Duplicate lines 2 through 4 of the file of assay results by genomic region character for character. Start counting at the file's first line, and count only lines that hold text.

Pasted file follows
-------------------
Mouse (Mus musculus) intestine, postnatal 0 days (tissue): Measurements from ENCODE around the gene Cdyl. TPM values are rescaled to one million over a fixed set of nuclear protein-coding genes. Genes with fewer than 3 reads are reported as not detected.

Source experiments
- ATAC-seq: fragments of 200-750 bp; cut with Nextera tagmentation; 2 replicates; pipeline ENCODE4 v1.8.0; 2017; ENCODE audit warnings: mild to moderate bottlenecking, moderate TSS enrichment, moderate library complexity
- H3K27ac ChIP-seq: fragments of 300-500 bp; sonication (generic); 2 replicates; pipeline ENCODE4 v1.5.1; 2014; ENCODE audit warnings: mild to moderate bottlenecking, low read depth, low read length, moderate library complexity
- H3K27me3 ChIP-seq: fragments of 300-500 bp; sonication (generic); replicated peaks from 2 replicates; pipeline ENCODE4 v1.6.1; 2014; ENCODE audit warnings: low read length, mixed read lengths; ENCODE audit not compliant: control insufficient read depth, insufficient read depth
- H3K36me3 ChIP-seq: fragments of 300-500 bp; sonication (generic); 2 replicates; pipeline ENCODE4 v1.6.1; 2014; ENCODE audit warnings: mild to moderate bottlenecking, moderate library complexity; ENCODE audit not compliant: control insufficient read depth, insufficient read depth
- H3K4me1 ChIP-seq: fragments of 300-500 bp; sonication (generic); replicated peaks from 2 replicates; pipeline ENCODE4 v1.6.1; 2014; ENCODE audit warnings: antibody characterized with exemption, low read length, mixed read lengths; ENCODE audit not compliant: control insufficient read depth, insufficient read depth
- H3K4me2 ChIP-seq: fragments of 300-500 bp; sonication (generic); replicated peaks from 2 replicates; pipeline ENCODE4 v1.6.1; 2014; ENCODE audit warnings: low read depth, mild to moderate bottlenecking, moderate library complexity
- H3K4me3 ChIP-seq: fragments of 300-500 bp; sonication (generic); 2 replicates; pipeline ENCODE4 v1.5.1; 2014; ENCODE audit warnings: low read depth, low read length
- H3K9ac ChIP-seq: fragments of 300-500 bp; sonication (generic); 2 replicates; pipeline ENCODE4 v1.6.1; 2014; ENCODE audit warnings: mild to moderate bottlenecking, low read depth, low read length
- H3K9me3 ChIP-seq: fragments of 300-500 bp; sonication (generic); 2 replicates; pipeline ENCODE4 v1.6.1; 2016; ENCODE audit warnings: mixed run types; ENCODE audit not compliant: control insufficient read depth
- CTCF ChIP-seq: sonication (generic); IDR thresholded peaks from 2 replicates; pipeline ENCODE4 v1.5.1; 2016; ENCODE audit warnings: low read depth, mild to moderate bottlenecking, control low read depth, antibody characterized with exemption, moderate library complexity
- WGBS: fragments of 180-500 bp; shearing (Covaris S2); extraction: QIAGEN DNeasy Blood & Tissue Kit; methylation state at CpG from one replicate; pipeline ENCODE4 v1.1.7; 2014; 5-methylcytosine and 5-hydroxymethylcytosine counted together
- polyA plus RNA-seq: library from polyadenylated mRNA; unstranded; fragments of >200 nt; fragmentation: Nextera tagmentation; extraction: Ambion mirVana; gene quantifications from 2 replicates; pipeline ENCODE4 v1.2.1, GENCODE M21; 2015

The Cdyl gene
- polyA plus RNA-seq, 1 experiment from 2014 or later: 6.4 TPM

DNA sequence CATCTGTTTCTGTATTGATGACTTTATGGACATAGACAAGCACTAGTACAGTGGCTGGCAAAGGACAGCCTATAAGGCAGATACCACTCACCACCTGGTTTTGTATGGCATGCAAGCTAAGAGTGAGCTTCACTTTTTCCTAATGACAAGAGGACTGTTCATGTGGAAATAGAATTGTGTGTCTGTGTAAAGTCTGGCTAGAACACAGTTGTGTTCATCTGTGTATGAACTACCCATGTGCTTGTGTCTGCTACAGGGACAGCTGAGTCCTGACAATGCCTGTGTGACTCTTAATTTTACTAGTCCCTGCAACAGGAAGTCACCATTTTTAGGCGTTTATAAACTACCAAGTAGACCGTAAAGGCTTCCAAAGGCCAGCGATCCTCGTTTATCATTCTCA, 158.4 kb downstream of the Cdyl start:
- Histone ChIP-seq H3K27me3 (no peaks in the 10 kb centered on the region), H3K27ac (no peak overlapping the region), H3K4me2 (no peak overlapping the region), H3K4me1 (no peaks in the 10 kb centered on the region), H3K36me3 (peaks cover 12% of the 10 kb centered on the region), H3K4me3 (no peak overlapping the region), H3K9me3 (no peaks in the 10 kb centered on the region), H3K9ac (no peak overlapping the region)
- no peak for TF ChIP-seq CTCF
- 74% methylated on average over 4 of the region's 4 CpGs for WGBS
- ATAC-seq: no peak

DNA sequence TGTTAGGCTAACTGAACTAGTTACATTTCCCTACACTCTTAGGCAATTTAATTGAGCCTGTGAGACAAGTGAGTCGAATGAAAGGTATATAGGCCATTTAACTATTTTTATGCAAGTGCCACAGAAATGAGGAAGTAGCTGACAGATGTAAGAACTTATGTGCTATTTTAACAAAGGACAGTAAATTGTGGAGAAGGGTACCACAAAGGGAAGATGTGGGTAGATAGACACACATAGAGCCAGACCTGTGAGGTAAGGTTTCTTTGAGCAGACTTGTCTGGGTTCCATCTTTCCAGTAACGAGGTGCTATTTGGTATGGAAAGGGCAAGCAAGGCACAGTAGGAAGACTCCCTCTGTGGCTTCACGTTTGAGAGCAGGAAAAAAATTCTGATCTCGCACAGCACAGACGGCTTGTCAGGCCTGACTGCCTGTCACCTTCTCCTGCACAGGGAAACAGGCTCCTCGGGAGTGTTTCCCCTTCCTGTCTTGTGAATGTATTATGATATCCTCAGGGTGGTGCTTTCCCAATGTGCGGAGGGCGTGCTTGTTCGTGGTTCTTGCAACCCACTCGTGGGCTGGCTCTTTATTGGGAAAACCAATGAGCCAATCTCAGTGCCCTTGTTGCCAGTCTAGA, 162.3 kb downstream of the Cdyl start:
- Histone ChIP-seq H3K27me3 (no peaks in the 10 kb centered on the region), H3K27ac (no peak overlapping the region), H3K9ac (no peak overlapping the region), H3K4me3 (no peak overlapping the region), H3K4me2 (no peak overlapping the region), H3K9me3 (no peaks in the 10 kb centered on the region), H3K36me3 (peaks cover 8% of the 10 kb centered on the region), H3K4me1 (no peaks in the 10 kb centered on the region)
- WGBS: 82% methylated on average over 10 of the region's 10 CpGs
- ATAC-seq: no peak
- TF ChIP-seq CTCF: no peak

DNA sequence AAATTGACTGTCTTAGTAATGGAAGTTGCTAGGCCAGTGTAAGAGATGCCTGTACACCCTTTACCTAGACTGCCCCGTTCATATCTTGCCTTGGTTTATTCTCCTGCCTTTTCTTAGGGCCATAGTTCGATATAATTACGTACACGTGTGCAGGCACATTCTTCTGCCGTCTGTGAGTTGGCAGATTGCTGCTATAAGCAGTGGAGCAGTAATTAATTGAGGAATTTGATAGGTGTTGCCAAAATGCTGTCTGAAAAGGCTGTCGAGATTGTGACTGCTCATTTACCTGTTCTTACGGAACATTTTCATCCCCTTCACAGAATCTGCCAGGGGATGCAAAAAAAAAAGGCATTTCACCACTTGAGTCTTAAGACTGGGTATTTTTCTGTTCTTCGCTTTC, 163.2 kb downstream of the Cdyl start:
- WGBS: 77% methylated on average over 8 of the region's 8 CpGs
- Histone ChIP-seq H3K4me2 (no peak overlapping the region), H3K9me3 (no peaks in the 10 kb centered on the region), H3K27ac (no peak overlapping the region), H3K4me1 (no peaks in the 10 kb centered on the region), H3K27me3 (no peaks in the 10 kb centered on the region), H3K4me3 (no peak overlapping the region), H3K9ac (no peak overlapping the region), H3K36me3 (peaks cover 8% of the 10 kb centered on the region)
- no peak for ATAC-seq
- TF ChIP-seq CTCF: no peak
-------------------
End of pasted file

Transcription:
Source experiments
- ATAC-seq: fragments of 200-750 bp; cut with Nextera tagmentation; 2 replicates; pipeline ENCODE4 v1.8.0; 2017; ENCODE audit warnings: mild to moderate bottlenecking, moderate TSS enrichment, moderate library complexity
- H3K27ac ChIP-seq: fragments of 300-500 bp; sonication (generic); 2 replicates; pipeline ENCODE4 v1.5.1; 2014; ENCODE audit warnings: mild to moderate bottlenecking, low read depth, low read length, moderate library complexity